Review by: Mike Laidlaw
Published: December 21, 2000
One of the most enduring series of roleplaying games ever, the Final Fantasy series has already survived several platform transitions with minimal difficulty. With Final Fantasy IX, Square is again preparing to leap free off their main system, and thus this offering is the last of the series to appear on the original PlayStation. For many in the target audience, this transition means the end of an era, since the PlayStation titles have been the most publicly recognized, and the older Nintendo offerings appeared “before their time.” Thus, it’s not incredibly surprising that Square decided to make Final Fantasy IX a nostalgic tribute to the past. This decision, however, will unsettle those who’ve grown used to the high-tech worlds found in the previous two games, as the series has whole heartedly returned to its fantasy roots.
Our story begins with a group of actors led by the charismatic rogue, Zidane, and their plot to kidnap princess Garnet of Alexandria during their performance of this year’s most popular play. As Zidane scours the castle for the princess he finds her, cloaked and skulking out of the castle on her own. As a three partied pursuit breaks out, with Steiner, the captain of the Knights of Pluto chasing down Zidane, and the rogue chasing down the princess. Garnet eventually reveals to her pursuer that she desperately wants to be kidnapped by the acting group, and with their goals unified, a daring escape is made in the troupe’s airship. Unfortunately it is badly damaged in the escape and crashes into the ominously named “Evil Forest.”
From there, the story unfolds with a combination of in-game and pre-rendered cutscenes that drive the plot. Players familiar with the Square philosophy of storytelling will know to expect an intricate plot with multiple twists and unexpected developments; others will probably be able to surmise a lengthy story by the inclusion of four discs. In order to weave this chapter in the saga, some new elements have been introduced to augment the story’s progression. The usual device of switching active party members is slightly more predominant in Final Fantasy IX than other chapters, but more instrumental to the plot is the introduction of Active Time Events. Whenever an important event takes place away from the party, the player is given the option to view it. The ATE’s can be ignored if the player wishes, but they often offer hints and expand the plot. Similarly, those looking to find out more about their surroundings will wish to take advantage of “Mognet.” An obvious parody of the Internet, Mognet is the means by which Moogles transfer letters to one another. Since the system has been sporadically functional, the moogles will often turn to Zidane for help delivering their correspondence, and delivered letters can be read for more information regarding the world.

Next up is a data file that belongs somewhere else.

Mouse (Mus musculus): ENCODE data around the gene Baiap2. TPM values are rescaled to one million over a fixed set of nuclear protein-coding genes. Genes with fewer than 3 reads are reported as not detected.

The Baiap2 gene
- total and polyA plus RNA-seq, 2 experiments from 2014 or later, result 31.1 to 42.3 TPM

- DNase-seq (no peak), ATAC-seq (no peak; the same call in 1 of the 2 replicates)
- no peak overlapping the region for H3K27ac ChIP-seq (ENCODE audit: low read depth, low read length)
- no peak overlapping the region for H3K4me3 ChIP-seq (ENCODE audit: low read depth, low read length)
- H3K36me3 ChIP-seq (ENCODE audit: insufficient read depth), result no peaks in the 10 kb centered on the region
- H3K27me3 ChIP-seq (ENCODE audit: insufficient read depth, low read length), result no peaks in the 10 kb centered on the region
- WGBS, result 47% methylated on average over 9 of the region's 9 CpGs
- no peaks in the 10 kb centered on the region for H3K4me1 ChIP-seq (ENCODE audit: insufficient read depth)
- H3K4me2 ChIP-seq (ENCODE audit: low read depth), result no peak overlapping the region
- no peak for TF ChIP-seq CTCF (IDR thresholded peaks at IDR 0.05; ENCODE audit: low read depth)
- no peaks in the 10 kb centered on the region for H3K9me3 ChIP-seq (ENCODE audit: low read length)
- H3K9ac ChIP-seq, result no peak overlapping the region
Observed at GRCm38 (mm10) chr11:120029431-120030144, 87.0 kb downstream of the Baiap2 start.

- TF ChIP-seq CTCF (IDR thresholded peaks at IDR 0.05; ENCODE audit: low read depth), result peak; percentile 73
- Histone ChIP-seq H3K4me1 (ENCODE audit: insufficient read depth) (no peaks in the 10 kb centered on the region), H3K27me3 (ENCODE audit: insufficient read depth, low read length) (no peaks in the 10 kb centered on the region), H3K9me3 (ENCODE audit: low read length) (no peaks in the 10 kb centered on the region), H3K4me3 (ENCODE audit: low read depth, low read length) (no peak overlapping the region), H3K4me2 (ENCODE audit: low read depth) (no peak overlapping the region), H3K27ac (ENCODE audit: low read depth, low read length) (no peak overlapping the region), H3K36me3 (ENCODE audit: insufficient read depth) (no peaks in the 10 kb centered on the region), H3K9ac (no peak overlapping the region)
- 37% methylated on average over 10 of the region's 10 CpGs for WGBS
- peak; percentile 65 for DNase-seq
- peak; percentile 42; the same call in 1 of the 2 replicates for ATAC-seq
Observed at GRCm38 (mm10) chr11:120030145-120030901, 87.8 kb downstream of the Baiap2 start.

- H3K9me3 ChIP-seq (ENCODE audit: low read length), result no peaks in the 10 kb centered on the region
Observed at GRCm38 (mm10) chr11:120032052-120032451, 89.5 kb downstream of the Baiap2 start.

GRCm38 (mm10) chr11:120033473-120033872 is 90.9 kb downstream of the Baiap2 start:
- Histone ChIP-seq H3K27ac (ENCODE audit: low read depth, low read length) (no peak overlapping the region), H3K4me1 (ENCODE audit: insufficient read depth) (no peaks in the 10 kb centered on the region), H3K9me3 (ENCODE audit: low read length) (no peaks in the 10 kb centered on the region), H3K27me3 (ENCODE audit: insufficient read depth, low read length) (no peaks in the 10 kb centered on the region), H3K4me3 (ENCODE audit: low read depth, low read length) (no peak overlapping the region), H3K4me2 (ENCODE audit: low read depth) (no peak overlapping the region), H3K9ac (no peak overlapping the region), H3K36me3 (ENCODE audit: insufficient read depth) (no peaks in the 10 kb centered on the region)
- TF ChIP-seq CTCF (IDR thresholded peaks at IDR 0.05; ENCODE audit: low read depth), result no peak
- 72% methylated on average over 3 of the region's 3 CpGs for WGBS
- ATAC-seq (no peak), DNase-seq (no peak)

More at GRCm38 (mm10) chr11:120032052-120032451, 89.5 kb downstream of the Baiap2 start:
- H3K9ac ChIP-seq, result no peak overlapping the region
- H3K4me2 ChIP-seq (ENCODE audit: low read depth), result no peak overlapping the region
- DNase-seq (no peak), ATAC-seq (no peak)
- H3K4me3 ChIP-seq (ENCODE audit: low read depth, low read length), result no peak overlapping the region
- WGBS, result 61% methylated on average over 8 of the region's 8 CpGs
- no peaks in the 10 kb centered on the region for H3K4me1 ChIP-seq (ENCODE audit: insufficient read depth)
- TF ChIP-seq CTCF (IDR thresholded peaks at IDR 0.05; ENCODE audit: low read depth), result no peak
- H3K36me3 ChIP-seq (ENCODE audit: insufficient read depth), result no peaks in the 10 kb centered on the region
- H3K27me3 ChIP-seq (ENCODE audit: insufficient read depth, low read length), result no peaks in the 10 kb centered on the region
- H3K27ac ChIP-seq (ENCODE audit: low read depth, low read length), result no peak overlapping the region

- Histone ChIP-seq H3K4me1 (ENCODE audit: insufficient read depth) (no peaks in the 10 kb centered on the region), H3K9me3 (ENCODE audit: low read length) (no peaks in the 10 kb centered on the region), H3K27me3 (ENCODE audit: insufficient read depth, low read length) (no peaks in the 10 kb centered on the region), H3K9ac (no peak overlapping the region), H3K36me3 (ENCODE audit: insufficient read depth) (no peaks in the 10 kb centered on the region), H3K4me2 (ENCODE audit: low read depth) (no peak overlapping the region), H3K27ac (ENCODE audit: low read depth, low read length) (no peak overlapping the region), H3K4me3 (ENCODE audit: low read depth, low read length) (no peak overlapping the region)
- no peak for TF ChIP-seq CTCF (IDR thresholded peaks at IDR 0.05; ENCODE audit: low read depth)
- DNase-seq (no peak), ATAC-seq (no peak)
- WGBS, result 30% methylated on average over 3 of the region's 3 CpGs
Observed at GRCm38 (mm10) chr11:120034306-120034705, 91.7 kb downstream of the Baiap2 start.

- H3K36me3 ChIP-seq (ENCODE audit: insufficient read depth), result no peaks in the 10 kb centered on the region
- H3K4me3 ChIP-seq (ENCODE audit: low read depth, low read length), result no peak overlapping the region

Of course, those familiar with the Final Fantasy series will recognize the plethora of mini games found throughout the adventure. The earliest example of these diversions takes place in the square outside the castle at the beginning of the story. Three small children with extensive savings accounts are skipping and invite Vivi the black mage to join them. While this is completely optional, those who participate will be rewarded with gil, the ubiquitous Final Fantasy currency, as they make successive jumps. Similarly, another part of the opening features Zidane and Blank dueling in a mock sword fight. At Blank’s prompting, the user must use a combination of the buttons and digital controller to act out the scene. This mini game isn’t optional, however players uninterested in mastering the controls can simply muck up the scene and carry on. Those who perfect their timing and make no mistakes will find themselves showered with gil by the appreciative crowd. For those who detest “twitch” offerings, some solace will be found in the return of the card game introduced in Final Fantasy VIII.